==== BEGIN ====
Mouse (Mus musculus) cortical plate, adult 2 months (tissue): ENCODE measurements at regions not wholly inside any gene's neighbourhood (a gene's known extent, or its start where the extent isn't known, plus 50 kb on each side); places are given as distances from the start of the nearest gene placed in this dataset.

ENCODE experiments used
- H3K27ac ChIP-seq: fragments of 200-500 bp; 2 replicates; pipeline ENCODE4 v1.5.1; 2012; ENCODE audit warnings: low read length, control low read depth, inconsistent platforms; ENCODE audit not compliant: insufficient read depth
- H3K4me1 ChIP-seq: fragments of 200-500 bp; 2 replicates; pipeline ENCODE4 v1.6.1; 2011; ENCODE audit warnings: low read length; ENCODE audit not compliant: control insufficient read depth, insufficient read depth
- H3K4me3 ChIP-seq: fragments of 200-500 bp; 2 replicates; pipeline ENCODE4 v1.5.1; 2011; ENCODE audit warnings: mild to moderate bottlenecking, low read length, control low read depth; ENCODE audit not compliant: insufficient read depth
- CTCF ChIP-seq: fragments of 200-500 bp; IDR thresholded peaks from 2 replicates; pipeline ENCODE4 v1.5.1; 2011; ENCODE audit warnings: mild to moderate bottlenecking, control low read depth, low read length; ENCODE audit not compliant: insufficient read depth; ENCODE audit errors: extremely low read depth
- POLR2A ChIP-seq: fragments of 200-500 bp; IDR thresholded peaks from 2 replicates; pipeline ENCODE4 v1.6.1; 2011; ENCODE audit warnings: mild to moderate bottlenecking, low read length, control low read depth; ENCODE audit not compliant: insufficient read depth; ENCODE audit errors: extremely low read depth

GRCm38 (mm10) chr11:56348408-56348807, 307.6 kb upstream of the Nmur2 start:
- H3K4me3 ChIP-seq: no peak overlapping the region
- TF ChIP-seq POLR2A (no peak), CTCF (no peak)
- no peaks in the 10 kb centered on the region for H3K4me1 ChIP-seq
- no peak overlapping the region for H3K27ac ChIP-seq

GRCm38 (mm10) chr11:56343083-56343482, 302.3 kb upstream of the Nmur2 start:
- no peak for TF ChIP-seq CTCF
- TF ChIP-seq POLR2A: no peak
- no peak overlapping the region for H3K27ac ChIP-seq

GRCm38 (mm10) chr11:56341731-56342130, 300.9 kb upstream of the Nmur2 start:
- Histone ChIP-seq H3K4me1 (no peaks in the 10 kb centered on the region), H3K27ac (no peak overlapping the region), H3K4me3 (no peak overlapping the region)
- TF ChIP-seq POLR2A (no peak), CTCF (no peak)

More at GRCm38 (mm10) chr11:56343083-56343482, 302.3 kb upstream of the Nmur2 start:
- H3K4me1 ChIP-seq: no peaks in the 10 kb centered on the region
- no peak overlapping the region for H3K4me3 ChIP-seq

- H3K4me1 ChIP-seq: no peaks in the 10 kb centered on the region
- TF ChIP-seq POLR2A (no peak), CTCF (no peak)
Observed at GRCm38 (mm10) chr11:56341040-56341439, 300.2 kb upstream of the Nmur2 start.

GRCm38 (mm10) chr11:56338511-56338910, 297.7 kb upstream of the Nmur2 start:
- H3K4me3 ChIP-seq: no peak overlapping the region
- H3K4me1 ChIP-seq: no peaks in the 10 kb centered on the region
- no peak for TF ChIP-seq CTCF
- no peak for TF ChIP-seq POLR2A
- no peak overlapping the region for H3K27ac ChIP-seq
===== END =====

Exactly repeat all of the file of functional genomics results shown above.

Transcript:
Mouse (Mus musculus) cortical plate, adult 2 months (tissue): ENCODE measurements at regions not wholly inside any gene's neighbourhood (a gene's known extent, or its start where the extent isn't known, plus 50 kb on each side); places are given as distances from the start of the nearest gene placed in this dataset.

ENCODE experiments used
- H3K27ac ChIP-seq: fragments of 200-500 bp; 2 replicates; pipeline ENCODE4 v1.5.1; 2012; ENCODE audit warnings: low read length, control low read depth, inconsistent platforms; ENCODE audit not compliant: insufficient read depth
- H3K4me1 ChIP-seq: fragments of 200-500 bp; 2 replicates; pipeline ENCODE4 v1.6.1; 2011; ENCODE audit warnings: low read length; ENCODE audit not compliant: control insufficient read depth, insufficient read depth
- H3K4me3 ChIP-seq: fragments of 200-500 bp; 2 replicates; pipeline ENCODE4 v1.5.1; 2011; ENCODE audit warnings: mild to moderate bottlenecking, low read length, control low read depth; ENCODE audit not compliant: insufficient read depth
- CTCF ChIP-seq: fragments of 200-500 bp; IDR thresholded peaks from 2 replicates; pipeline ENCODE4 v1.5.1; 2011; ENCODE audit warnings: mild to moderate bottlenecking, control low read depth, low read length; ENCODE audit not compliant: insufficient read depth; ENCODE audit errors: extremely low read depth
- POLR2A ChIP-seq: fragments of 200-500 bp; IDR thresholded peaks from 2 replicates; pipeline ENCODE4 v1.6.1; 2011; ENCODE audit warnings: mild to moderate bottlenecking, low read length, control low read depth; ENCODE audit not compliant: insufficient read depth; ENCODE audit errors: extremely low read depth

GRCm38 (mm10) chr11:56348408-56348807, 307.6 kb upstream of the Nmur2 start:
- H3K4me3 ChIP-seq: no peak overlapping the region
- TF ChIP-seq POLR2A (no peak), CTCF (no peak)
- no peaks in the 10 kb centered on the region for H3K4me1 ChIP-seq
- no peak overlapping the region for H3K27ac ChIP-seq

GRCm38 (mm10) chr11:56343083-56343482, 302.3 kb upstream of the Nmur2 start:
- no peak for TF ChIP-seq CTCF
- TF ChIP-seq POLR2A: no peak
- no peak overlapping the region for H3K27ac ChIP-seq

GRCm38 (mm10) chr11:56341731-56342130, 300.9 kb upstream of the Nmur2 start:
- Histone ChIP-seq H3K4me1 (no peaks in the 10 kb centered on the region), H3K27ac (no peak overlapping the region), H3K4me3 (no peak overlapping the region)
- TF ChIP-seq POLR2A (no peak), CTCF (no peak)

More at GRCm38 (mm10) chr11:56343083-56343482, 302.3 kb upstream of the Nmur2 start:
- H3K4me1 ChIP-seq: no peaks in the 10 kb centered on the region
- no peak overlapping the region for H3K4me3 ChIP-seq

- H3K4me1 ChIP-seq: no peaks in the 10 kb centered on the region
- TF ChIP-seq POLR2A (no peak), CTCF (no peak)
Observed at GRCm38 (mm10) chr11:56341040-56341439, 300.2 kb upstream of the Nmur2 start.

GRCm38 (mm10) chr11:56338511-56338910, 297.7 kb upstream of the Nmur2 start:
- H3K4me3 ChIP-seq: no peak overlapping the region
- H3K4me1 ChIP-seq: no peaks in the 10 kb centered on the region
- no peak for TF ChIP-seq CTCF
- no peak for TF ChIP-seq POLR2A
- no peak overlapping the region for H3K27ac ChIP-seq